[This article originally appeared on uExpress]
An out-of-work computer programmer of 62 — widowed just last year — is facing a looming deadline. To preserve what’s left of her retirement nest egg, which she’s drawing down to make mortgage payments, she must sell her sprawling lakefront contemporary as soon as possible.
Making things even more difficult, the house is a repository for a vast number of items she and her engineer husband accumulated during their three decades living there.
The widow in this true story feels overwhelmed by the need to winnow down her possessions. But if she fails to do so, her real estate agent tells her, she’ll have to let go of her property at a sacrificial price.
Vicki Norris, the owner of a professional organizing firm and author of “Restoring Order to Your Home,” says it’s essential to set a timeline for a decluttering project that gives the maximum latitude.
In setting a timeline, Norris recommends that home sellers establish a target date by which time they must have their place ready for market. Then break the project down into small pieces and work backward, setting weekly deadlines for the tasks that must be accomplished.
Here are a few pointers for downsizers:
1: Get an overview of your clutter situation.
Homeowners who do a thorough inventory of their clutter problem before attempting to solve it tend to be more efficient, says Dorcas Helfant, a former president of the National Association of Realtors (realtor.org).
The real estate agent you’ve chosen to list your property can be helpful in assessing the nature and scope of your clutter issues, according to Helfant. With the agent, list the furnishings and caches of belongings that should be banished before your house is shown to visitors. Or do this cataloging on your own.
2: Develop an action plan.
Rather than proceeding helter-skelter, those who are efficient at decluttering often begin with an overall plan, says Mark Nash, a long-time broker and author of “1001 Tips For Buying and Selling a Home.”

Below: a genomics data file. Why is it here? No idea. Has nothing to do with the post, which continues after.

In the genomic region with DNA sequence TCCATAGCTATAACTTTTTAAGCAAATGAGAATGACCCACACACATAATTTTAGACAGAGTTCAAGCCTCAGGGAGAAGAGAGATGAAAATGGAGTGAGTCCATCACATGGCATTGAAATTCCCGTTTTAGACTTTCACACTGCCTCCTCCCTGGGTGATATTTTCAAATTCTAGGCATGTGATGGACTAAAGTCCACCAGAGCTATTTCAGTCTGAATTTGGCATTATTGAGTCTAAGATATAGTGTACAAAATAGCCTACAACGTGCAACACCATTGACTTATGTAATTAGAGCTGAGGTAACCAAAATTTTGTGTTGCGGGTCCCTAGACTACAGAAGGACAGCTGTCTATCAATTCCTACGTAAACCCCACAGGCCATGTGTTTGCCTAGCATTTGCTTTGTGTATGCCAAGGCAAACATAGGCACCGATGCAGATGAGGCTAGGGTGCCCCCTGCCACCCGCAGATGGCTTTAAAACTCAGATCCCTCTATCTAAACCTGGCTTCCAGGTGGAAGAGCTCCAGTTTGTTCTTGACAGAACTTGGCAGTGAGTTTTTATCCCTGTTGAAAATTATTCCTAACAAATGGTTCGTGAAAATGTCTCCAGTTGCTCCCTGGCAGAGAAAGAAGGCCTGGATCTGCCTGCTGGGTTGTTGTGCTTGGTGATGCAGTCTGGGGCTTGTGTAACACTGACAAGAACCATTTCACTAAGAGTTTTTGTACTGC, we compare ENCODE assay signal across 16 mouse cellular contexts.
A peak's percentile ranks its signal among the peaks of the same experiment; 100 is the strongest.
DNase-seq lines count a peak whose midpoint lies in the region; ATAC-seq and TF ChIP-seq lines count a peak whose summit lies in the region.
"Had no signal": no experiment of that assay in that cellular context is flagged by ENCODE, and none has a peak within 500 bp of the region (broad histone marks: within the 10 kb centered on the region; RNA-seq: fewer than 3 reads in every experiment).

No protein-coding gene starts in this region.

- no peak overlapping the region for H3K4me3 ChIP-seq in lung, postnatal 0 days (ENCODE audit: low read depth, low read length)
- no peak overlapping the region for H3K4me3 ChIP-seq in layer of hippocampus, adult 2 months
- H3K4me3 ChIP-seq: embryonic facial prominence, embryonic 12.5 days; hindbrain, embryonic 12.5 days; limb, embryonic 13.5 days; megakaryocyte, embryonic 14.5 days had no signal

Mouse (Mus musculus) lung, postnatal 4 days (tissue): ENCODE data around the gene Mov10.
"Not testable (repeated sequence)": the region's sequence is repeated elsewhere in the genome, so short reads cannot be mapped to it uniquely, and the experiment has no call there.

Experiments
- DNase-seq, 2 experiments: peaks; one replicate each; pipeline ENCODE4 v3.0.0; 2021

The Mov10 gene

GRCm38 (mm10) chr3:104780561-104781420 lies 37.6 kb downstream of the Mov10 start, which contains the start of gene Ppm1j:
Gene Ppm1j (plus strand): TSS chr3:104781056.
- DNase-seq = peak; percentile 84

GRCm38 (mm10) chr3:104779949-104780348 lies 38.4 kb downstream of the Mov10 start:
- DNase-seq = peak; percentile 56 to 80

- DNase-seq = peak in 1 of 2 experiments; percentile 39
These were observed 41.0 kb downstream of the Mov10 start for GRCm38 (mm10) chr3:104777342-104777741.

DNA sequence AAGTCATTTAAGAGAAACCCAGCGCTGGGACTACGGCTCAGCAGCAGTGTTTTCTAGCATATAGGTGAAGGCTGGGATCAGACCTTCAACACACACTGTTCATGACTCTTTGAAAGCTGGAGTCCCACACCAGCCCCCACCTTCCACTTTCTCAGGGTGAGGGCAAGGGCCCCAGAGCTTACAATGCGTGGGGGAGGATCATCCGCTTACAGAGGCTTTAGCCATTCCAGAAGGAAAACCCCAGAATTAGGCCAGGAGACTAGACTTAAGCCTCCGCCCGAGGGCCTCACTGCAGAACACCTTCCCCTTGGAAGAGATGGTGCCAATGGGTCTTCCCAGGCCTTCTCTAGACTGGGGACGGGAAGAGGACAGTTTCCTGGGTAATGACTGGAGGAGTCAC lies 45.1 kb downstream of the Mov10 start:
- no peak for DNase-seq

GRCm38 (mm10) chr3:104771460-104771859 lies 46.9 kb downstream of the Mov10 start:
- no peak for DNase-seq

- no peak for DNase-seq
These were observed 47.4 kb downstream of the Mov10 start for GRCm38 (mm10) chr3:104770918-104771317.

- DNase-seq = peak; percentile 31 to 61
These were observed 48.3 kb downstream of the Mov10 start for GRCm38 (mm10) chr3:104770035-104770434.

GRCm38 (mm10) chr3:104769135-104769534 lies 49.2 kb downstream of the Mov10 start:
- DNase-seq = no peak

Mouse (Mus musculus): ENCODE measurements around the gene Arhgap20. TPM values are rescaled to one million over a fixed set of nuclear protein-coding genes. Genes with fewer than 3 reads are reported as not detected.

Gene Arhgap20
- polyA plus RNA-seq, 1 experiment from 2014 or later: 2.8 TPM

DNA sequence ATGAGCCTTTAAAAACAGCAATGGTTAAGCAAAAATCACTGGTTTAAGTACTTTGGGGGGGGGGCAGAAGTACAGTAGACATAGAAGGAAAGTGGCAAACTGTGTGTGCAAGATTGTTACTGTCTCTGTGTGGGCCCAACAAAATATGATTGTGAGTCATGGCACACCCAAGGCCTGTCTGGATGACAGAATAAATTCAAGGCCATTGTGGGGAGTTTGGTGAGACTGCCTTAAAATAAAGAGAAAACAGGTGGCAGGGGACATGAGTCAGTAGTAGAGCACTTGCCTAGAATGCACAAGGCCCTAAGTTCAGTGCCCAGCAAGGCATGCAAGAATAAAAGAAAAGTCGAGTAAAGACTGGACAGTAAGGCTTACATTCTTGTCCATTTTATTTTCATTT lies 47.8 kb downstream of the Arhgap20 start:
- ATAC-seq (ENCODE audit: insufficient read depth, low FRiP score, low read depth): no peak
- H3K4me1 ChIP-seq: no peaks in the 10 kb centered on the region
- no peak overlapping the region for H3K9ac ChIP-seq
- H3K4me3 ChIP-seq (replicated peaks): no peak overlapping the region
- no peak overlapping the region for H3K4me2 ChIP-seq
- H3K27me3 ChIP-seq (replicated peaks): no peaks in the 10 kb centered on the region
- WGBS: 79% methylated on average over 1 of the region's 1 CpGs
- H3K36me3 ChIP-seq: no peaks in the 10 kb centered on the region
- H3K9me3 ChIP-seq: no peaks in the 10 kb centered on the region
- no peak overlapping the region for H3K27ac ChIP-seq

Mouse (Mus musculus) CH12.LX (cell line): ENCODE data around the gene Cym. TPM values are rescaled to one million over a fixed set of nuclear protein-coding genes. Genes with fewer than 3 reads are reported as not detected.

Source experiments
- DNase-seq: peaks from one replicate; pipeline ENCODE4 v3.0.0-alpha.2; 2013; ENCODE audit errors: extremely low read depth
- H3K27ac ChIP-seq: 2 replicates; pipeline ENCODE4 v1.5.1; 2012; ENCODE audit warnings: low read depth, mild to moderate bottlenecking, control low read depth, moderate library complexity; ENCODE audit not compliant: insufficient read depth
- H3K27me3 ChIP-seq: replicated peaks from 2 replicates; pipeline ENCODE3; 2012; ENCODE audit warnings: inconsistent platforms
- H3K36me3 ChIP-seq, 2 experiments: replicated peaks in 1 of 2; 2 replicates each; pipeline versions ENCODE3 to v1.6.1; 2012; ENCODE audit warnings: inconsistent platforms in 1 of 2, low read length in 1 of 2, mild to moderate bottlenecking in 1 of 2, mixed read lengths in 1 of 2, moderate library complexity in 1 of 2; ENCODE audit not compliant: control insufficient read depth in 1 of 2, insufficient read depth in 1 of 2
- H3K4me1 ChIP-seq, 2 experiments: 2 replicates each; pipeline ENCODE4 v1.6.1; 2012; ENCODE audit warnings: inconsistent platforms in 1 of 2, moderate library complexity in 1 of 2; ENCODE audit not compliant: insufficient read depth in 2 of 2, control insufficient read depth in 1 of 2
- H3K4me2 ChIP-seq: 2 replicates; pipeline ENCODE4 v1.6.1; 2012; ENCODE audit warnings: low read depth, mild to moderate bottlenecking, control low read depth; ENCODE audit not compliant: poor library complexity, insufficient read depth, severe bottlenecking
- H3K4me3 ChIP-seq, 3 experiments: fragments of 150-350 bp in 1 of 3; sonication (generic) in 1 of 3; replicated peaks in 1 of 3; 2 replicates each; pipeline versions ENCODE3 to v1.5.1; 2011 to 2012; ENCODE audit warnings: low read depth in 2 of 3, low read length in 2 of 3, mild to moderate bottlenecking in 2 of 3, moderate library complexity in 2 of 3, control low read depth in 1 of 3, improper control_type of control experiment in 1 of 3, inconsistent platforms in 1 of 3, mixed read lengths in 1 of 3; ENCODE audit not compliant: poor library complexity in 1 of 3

As a beginning step, he recommends you plot the space in your new property before deciding on the volume of items you can move. This assumes, of course, that you’ve already picked out your next home.
It’s not only downsizers who can benefit from an illustration showing their new space, Nash says. All those planning a move can become more focused once they know what will and won’t fit well in their next place.
3: Sort your accumulations systematically.
As a preliminary step, Nash advocates that you sort similar items.
“Collect all those pesky things you continue to buy because you can’t find the first, second or third one you bought or because at the store you couldn’t remember if you have any. After you discover the rampant duplication, it’s easy to edit,” he says.
Once you have the items in any given room categorized, use what Nash calls the “three-box system” to plough through them quickly. One box should be labeled “keep,” a second “give away or sell,” and a third “I don’t know.”
To increase your momentum, immediately make arrangements to have your “give away or sell” items carted off. This allows you more room to cull through the possessions from the “I don’t know” box that will require more scrutiny.
4: Make full use of trash and recycling containers.
For those who must go through the decluttering process in a hurry, there are many rewards associated with the liberal use of trash and recycling receptacles.
When picking through piles of clothing, one rule of thumb is: “If you haven’t worn it in a year, get rid of it,” according to Nash, who also encourages you to free yourself of many old electronic devices.
5: Seek out help from friends, relatives or paid assistants.
Under the best of circumstances, decluttering can be laborious, time-consuming and physically exhausting — especially if you’ve resided in your home for many years. Thus, Nash strongly advocates that hurried home sellers enlist the support of friends, relatives or neighbors.
If there’s no one in your circle you’d feel comfortable recruiting, you can often find reasonably priced assistance by posting a job ad. In many cases, high school or college students are eager to do this work, Nash says.
“You might want to hire a professional organizer to get you going. But often they’re too expensive to do all the intricate work you need to get done,” he says.
Norris recommends that those who lack the funds to hire help might consider bartering their services. For example, the widow with the lakefront house could offer her computer services in exchange for assistance sifting through her belongings.
“No one should have to singlehandedly take on such an overwhelming project,” Norris says.
-Ellen Martin James
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